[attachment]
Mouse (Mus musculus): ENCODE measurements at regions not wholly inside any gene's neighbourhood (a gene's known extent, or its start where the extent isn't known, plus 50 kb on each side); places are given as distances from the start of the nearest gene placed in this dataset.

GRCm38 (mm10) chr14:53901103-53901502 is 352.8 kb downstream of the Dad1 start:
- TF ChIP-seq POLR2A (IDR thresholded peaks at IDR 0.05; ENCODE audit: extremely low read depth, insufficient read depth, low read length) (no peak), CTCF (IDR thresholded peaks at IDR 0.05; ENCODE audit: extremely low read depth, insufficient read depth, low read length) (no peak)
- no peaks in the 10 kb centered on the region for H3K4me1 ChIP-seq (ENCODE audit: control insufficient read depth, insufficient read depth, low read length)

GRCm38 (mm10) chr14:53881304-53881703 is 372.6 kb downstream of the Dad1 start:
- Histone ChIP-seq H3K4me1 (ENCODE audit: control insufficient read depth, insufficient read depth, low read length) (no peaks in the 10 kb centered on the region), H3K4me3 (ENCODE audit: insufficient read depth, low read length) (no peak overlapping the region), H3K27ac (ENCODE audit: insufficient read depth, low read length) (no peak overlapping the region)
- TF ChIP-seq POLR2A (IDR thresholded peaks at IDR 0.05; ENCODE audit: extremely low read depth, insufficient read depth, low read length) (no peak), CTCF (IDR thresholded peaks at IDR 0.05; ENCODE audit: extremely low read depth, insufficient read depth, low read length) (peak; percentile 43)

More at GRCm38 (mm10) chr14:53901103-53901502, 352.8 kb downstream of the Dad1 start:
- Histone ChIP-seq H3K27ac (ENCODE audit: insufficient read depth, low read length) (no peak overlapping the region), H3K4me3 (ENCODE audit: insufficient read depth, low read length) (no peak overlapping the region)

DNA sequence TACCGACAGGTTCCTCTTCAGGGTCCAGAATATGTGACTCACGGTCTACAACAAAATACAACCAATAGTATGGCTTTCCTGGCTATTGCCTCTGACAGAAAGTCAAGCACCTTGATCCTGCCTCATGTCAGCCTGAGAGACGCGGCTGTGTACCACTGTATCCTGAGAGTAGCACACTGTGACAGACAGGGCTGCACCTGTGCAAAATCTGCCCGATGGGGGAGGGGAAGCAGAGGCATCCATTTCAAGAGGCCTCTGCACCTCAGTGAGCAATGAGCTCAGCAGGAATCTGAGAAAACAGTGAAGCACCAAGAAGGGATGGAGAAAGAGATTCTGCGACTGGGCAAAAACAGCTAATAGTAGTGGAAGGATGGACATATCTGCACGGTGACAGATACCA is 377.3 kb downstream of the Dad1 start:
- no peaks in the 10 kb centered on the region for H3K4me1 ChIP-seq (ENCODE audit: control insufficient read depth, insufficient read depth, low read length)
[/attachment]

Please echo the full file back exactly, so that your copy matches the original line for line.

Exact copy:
Mouse (Mus musculus): ENCODE measurements at regions not wholly inside any gene's neighbourhood (a gene's known extent, or its start where the extent isn't known, plus 50 kb on each side); places are given as distances from the start of the nearest gene placed in this dataset.

GRCm38 (mm10) chr14:53901103-53901502 is 352.8 kb downstream of the Dad1 start:
- TF ChIP-seq POLR2A (IDR thresholded peaks at IDR 0.05; ENCODE audit: extremely low read depth, insufficient read depth, low read length) (no peak), CTCF (IDR thresholded peaks at IDR 0.05; ENCODE audit: extremely low read depth, insufficient read depth, low read length) (no peak)
- no peaks in the 10 kb centered on the region for H3K4me1 ChIP-seq (ENCODE audit: control insufficient read depth, insufficient read depth, low read length)

GRCm38 (mm10) chr14:53881304-53881703 is 372.6 kb downstream of the Dad1 start:
- Histone ChIP-seq H3K4me1 (ENCODE audit: control insufficient read depth, insufficient read depth, low read length) (no peaks in the 10 kb centered on the region), H3K4me3 (ENCODE audit: insufficient read depth, low read length) (no peak overlapping the region), H3K27ac (ENCODE audit: insufficient read depth, low read length) (no peak overlapping the region)
- TF ChIP-seq POLR2A (IDR thresholded peaks at IDR 0.05; ENCODE audit: extremely low read depth, insufficient read depth, low read length) (no peak), CTCF (IDR thresholded peaks at IDR 0.05; ENCODE audit: extremely low read depth, insufficient read depth, low read length) (peak; percentile 43)

More at GRCm38 (mm10) chr14:53901103-53901502, 352.8 kb downstream of the Dad1 start:
- Histone ChIP-seq H3K27ac (ENCODE audit: insufficient read depth, low read length) (no peak overlapping the region), H3K4me3 (ENCODE audit: insufficient read depth, low read length) (no peak overlapping the region)

DNA sequence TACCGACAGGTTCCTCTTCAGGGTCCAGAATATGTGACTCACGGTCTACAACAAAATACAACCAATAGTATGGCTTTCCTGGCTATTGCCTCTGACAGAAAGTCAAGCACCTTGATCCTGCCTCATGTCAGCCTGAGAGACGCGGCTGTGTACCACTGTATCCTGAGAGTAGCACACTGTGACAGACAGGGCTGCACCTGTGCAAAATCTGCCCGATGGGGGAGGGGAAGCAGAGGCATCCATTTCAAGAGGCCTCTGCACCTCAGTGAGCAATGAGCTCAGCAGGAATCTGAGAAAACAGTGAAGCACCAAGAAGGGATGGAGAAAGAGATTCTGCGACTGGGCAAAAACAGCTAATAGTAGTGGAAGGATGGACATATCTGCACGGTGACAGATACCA is 377.3 kb downstream of the Dad1 start:
- no peaks in the 10 kb centered on the region for H3K4me1 ChIP-seq (ENCODE audit: control insufficient read depth, insufficient read depth, low read length)